If you have ever built a custom turbo system for your car, it's often nessessary to reduce the advance during boost to prevent engine knock.
The easiest method is to retard the static timing such as to TDC. The problem with doing this is the engine idles rough, runs poorly under cruise and fuel economy suffers.
This simple system allows you to have the best of both worlds without spending a lot of cash.
You can buy one of those ignition systems that requires multiple components and costs hundreds of dollars but why spend that much money if all you need is no more than 5 degrees retard? Especially if your running a low boost system (7 PSI).
This system uses only two main components. A GM HEI 5 pin control module and a pressure switch. I have used this system on both of my custom turbocharged cars and it works well. A Bosch fuel injected 1980 Fiat 2000 Spider and a Weber carburated 1987 Yugo 1500 cc.
It will work with virtually any electronic ignition that uses a magnetic trigger and a vacuum advance such as GM, Magneti Marelli, Ford Duraspark, Mopar, Bosch, etc used from the early 1970s up until the late 1980s. It will not work with point type distributors or more modern systems like Bosch Motronic which uses a computer to adjust the advance, systems that use crank sensors, or non adjustable distributors. After all by that time these systems incorporate a knock sensor to retard the timing if engine knock is detected anyway.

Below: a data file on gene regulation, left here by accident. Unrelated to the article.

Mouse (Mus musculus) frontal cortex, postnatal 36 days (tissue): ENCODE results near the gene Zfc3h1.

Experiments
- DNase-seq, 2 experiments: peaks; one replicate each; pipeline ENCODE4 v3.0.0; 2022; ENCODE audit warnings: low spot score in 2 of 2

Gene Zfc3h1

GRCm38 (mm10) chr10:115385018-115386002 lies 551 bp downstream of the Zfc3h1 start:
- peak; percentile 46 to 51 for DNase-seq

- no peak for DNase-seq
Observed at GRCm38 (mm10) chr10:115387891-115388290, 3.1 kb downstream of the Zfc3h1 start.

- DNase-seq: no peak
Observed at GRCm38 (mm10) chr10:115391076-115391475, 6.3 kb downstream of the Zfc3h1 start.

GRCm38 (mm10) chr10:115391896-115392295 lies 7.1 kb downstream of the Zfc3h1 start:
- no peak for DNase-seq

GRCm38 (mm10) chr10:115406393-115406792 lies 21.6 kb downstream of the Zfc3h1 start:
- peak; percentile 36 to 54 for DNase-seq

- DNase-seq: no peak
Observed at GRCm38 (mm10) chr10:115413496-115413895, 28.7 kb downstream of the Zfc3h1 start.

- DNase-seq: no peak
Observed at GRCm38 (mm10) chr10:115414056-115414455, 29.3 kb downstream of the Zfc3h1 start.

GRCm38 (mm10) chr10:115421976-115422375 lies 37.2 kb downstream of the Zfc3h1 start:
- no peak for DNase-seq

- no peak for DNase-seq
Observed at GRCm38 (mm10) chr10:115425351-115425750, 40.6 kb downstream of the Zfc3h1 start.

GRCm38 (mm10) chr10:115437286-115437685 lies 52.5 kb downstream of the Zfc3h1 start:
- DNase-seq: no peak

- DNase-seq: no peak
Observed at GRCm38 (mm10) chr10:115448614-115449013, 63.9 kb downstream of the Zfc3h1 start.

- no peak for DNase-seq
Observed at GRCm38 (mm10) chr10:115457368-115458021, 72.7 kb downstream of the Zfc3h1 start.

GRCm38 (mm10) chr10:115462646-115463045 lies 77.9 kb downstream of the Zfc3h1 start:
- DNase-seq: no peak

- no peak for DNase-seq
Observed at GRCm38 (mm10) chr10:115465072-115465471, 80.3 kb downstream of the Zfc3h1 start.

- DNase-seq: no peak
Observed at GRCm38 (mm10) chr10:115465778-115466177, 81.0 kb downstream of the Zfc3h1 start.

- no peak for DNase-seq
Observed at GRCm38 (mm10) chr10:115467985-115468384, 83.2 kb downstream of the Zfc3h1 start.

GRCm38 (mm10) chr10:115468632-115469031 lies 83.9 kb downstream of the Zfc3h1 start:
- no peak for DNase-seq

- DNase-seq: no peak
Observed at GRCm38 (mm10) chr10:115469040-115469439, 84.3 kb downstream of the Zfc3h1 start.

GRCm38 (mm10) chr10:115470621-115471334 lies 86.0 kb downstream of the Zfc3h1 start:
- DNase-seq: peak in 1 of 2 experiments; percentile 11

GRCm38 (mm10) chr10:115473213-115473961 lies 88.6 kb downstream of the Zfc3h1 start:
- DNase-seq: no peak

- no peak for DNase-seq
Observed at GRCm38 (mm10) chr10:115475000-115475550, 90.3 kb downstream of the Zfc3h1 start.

How the system works:
When the small pin on the module is grounded, the control module instantly retards the 5 crankshaft degrees. The pressure switch is used to toggle between boost and off boost conditions. When the switch detects 1 PSI it grounds the small pin and retards the ignition timing.
You will need:
GM HEI 5 pin control module (e.g. 1980 Oldsmobile Toronado V8)
Pressure switch: e.g. Honeywell/Stewart Warner part # 78628
Piece of aluminum block for control module (Lowe's Hardware metal stock section)
Heat sink grease (Radio Shack)
Other items: vacuum hose, nipple, tee, metal bracket, brass tee, etc. if bracket is desired.
There are several variations of the GM HEI module. About every three years GM upgraded the system. The one I am using is the second generation which was introduced around 1978 and used until around 1981 on GM trucks, Oldsmobiles and Pontiacs. I read the reason for this retard function was to help high compression engines start easier. Just to make sure you get the correct module, just say you own a 1980 Oldsmobile Toronado V8. There is a third generation five pin module out there but it is designed to work with a knock sensor and can't be used for this application.
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This photo is of a Fiat Marelli coil pack used on 1979+ Fiat 2000 Spiders and 131/Bravas. It holds a GM HEI 4 pin control module and the ignition coil.
This shows the GM HEI 5 pin module. There is a tab on the coil pack that blocks one of the connectors that must be removed.
The following photos shows the metal tab removed and checking the 5 pin module for clearance.
These next photos shows mounting the GM HEI 5 pin module in place of a Bosch control module. The photos are basically self explanatory. The GM module fits the Bosch heat sink/mounting pad. All that is required is to shave one of the mounting studs down flush with the pad, otherwise it conflicts with one of the contacts. I suppose if you did not want to do this, you could bend the conflicting tab at an angle and use an insulated connector to prevent shorting.